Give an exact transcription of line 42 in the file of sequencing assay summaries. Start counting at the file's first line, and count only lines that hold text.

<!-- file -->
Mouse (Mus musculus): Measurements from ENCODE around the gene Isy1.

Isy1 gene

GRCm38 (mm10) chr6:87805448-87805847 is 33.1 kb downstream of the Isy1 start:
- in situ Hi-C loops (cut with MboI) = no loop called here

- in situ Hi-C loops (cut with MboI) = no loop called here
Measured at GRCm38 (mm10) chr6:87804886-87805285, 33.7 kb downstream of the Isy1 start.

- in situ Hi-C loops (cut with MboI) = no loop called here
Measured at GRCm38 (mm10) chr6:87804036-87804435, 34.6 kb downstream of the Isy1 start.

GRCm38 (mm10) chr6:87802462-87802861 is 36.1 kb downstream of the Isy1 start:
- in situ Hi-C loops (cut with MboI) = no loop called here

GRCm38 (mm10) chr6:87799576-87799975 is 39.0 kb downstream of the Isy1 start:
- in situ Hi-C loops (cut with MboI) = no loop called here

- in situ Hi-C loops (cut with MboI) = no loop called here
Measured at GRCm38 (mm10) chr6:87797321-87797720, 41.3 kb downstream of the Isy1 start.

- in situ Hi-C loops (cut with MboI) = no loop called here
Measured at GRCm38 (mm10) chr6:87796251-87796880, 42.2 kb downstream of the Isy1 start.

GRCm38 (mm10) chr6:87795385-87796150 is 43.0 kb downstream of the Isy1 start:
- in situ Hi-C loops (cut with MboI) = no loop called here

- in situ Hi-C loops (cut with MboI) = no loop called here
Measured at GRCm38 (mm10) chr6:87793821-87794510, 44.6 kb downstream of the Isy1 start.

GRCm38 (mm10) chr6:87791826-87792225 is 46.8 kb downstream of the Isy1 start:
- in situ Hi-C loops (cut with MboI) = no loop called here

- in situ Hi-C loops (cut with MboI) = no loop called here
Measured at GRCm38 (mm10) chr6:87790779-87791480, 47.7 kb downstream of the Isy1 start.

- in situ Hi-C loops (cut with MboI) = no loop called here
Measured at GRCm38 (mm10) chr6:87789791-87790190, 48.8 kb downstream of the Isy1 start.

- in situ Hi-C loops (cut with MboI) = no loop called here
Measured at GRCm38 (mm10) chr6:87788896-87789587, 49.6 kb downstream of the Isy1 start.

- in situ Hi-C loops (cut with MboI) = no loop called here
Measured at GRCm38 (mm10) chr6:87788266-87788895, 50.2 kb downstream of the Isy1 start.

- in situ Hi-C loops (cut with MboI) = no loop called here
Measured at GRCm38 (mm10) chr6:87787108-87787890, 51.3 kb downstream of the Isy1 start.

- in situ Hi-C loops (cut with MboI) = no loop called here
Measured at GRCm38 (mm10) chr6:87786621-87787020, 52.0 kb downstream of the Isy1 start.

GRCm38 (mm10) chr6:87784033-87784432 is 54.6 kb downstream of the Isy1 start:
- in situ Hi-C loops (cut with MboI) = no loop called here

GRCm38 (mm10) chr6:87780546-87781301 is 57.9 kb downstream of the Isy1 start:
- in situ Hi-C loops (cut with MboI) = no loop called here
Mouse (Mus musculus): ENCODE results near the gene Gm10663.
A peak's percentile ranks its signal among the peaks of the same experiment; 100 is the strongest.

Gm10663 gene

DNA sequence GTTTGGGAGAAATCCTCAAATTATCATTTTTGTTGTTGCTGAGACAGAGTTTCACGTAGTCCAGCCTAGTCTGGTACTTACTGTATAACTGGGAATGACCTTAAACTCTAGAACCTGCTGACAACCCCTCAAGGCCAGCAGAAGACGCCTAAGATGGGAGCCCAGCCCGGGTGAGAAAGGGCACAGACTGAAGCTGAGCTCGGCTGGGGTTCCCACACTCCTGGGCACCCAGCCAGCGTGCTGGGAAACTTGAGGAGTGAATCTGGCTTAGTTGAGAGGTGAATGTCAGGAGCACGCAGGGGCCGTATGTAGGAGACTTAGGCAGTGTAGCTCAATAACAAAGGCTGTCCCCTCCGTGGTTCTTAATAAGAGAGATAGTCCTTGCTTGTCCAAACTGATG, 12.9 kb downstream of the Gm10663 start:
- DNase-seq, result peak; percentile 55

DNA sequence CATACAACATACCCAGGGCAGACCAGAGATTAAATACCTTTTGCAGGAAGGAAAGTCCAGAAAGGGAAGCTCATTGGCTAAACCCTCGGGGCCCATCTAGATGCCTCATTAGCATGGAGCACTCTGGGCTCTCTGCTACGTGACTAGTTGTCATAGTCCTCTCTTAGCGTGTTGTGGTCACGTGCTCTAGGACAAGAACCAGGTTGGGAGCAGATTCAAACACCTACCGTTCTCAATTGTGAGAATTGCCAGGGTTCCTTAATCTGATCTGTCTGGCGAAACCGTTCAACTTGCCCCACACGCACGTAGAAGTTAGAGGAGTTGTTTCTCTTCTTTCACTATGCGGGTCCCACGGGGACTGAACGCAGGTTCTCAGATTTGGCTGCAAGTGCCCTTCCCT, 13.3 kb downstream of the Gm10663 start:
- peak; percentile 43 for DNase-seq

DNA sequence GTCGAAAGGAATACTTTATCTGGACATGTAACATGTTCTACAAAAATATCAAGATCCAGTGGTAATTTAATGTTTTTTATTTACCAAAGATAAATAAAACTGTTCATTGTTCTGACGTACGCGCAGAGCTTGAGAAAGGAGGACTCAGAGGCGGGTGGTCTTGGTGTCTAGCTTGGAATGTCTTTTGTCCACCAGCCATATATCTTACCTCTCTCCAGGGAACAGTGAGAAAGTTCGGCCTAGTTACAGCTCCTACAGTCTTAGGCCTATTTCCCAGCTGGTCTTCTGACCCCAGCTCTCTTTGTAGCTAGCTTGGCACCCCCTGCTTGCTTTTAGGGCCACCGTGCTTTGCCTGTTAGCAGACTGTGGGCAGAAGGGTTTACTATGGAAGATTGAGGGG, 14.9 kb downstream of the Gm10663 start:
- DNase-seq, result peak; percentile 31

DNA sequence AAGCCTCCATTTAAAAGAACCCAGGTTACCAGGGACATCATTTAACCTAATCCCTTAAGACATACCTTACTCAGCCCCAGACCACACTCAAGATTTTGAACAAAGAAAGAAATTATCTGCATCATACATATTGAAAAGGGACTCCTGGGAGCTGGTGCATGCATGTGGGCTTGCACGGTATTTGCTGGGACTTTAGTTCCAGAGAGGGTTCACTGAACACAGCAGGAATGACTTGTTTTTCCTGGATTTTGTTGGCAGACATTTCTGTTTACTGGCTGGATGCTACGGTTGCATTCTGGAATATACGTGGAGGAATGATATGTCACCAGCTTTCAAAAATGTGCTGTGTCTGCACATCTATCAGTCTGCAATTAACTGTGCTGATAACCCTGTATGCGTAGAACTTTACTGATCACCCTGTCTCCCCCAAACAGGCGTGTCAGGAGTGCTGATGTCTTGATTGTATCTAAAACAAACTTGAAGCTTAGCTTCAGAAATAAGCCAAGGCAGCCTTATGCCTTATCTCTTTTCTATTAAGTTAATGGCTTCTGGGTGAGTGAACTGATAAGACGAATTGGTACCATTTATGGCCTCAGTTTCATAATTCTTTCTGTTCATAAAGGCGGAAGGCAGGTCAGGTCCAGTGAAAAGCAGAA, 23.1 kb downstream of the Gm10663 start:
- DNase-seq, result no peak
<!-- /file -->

DNA sequence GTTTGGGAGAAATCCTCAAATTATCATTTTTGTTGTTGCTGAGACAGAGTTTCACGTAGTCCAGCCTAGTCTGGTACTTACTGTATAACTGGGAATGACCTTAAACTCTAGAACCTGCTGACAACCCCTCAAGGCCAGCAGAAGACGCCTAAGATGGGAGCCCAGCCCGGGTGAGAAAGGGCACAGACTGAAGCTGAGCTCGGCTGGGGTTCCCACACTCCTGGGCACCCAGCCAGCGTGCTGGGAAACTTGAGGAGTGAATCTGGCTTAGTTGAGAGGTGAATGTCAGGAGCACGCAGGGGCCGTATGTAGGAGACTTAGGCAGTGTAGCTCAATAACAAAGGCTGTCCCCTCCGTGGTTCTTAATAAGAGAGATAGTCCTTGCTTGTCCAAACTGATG, 12.9 kb downstream of the Gm10663 start: